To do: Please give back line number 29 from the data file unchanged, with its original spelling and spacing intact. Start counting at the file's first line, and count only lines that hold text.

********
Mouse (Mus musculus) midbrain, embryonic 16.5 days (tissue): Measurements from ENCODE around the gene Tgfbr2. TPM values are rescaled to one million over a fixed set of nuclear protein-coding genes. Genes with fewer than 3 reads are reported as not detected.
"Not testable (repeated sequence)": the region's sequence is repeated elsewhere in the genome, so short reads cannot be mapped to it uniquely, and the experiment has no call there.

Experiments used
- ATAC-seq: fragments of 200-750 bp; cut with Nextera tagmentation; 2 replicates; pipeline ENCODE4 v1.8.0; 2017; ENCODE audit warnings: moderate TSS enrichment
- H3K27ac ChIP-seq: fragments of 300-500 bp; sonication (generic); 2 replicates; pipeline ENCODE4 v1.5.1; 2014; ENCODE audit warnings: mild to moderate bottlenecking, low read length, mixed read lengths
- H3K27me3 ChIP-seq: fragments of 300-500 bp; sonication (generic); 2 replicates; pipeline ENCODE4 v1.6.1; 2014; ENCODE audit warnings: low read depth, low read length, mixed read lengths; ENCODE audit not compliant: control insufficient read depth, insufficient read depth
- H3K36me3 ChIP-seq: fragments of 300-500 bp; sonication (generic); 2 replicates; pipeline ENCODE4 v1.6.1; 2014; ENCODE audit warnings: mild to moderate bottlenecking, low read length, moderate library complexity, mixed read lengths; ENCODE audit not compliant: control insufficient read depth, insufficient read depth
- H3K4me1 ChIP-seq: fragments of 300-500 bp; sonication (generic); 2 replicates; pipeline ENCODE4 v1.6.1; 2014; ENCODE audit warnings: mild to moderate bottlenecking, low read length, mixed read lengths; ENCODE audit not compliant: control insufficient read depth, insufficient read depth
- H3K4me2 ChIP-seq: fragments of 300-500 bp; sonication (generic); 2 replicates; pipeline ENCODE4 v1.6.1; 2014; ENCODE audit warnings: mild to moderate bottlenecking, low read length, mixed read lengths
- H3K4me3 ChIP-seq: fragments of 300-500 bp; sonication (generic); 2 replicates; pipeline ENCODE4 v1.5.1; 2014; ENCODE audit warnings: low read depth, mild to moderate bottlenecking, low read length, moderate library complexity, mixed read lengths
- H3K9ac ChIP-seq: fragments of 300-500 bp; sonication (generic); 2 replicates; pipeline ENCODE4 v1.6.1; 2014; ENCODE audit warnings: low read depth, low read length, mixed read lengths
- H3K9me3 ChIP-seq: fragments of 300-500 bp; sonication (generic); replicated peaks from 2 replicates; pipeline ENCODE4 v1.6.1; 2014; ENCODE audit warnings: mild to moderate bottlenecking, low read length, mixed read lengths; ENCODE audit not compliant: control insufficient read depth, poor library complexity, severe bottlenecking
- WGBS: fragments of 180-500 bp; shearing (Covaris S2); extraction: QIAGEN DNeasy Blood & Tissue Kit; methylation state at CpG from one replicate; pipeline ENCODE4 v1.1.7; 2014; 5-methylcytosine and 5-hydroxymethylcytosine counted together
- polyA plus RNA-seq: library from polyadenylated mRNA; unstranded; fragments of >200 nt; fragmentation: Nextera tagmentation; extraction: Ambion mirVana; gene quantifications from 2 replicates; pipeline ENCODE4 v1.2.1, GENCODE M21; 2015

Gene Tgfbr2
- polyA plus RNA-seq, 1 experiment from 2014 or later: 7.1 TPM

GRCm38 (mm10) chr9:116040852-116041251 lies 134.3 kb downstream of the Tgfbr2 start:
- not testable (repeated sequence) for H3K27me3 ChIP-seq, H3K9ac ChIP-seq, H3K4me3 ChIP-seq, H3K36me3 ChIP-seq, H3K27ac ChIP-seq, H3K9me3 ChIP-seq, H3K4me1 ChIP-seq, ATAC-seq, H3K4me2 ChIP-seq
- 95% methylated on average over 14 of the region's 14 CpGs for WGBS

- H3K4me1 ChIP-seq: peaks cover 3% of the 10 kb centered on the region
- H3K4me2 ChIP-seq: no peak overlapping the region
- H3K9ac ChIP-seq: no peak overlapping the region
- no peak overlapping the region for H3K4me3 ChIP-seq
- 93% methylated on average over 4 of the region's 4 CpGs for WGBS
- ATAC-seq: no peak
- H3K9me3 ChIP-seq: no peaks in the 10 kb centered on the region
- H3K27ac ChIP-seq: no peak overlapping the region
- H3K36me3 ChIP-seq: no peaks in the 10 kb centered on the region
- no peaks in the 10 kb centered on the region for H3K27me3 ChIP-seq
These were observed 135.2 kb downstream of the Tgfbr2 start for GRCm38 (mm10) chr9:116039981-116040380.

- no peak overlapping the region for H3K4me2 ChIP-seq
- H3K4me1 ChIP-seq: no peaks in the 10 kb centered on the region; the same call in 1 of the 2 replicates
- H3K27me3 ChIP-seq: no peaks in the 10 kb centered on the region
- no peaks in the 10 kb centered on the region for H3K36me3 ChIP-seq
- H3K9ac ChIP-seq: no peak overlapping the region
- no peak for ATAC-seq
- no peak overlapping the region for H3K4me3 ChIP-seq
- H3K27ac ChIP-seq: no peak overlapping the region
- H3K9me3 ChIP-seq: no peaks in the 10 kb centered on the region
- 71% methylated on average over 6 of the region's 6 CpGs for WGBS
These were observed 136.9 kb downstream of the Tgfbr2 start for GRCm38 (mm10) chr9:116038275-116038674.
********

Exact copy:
- no peaks in the 10 kb centered on the region for H3K27me3 ChIP-seq